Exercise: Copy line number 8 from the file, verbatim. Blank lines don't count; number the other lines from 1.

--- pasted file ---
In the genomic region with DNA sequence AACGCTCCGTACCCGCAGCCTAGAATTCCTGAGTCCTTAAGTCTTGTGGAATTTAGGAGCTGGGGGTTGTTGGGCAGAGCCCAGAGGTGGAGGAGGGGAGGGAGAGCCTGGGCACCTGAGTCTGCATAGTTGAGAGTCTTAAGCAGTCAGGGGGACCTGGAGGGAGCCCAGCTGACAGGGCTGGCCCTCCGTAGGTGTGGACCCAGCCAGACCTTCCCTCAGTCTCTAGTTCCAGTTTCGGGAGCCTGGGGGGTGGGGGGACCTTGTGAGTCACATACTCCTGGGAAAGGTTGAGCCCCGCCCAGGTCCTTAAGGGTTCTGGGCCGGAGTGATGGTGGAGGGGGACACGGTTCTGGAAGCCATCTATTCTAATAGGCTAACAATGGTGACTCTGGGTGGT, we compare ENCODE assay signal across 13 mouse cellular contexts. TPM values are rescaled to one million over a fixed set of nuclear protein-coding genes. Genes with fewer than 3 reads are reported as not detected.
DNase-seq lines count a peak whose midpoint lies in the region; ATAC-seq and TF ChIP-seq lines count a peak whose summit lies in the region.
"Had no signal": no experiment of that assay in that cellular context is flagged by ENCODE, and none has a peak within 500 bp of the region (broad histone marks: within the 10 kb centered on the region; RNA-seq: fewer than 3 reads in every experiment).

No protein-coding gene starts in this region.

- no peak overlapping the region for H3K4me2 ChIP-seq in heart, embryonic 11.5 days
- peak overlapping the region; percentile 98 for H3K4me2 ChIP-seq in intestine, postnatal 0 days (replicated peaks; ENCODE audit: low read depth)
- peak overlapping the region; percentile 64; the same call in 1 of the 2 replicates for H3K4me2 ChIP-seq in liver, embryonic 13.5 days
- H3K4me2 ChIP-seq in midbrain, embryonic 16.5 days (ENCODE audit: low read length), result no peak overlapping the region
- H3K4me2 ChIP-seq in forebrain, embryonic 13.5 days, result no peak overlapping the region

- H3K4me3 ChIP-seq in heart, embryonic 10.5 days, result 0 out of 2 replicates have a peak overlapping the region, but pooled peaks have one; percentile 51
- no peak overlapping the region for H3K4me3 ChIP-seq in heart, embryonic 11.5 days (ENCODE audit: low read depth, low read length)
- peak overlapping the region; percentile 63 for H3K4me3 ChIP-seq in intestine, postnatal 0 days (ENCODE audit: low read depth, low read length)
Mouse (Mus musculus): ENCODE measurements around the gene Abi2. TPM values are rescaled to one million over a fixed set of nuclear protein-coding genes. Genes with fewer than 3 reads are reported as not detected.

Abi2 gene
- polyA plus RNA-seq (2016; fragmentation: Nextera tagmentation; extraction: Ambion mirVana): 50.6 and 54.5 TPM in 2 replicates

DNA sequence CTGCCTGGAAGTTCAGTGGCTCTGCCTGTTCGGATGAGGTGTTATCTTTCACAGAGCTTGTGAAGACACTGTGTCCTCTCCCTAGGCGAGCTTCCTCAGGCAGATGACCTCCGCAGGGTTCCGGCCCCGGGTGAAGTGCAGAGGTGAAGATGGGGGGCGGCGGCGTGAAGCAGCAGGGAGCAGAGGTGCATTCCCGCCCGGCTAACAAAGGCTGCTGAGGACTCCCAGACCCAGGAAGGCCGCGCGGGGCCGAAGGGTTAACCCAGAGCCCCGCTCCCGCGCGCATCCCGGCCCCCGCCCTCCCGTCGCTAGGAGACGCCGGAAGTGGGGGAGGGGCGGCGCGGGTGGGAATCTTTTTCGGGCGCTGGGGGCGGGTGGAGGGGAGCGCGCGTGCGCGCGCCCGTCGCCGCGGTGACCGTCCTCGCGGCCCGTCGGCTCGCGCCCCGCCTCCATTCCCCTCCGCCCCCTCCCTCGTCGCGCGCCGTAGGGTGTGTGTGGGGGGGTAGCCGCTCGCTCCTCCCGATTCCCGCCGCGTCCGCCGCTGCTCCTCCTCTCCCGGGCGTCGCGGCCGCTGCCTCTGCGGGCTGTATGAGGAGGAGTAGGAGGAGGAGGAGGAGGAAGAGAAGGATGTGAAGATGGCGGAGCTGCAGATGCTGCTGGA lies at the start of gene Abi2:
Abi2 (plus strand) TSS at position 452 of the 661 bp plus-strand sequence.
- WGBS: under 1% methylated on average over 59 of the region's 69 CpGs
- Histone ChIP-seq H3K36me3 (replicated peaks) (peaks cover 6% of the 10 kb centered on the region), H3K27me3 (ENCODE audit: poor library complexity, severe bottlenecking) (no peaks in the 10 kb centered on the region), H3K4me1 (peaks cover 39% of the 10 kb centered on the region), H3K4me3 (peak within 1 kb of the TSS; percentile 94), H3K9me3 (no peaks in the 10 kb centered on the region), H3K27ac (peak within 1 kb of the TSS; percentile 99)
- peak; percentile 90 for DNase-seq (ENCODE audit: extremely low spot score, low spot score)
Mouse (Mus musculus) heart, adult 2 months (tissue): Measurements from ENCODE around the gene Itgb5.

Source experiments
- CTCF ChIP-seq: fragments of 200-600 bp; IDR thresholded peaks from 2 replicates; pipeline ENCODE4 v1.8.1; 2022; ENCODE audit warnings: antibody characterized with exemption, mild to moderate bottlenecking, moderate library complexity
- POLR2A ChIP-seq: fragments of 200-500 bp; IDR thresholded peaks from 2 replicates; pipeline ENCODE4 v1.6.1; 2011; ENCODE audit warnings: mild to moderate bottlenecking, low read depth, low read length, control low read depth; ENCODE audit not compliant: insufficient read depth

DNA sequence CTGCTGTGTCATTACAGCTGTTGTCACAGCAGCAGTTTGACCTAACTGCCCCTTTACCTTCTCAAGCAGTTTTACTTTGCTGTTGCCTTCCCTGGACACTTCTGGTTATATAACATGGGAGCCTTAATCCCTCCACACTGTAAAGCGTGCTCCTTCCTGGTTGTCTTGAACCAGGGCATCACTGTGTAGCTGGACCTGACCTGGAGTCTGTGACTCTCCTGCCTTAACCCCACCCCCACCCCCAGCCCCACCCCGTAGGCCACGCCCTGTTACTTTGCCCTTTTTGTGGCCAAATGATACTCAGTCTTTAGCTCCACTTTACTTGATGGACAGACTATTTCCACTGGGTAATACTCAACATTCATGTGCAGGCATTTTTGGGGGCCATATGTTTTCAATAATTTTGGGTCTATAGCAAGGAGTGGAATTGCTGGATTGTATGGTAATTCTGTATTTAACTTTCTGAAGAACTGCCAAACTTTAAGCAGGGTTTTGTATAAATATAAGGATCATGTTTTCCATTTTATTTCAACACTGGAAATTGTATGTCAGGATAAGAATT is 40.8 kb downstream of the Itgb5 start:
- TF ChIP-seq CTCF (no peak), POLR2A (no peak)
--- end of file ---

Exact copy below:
- H3K4me2 ChIP-seq in midbrain, embryonic 16.5 days (ENCODE audit: low read length), result no peak overlapping the region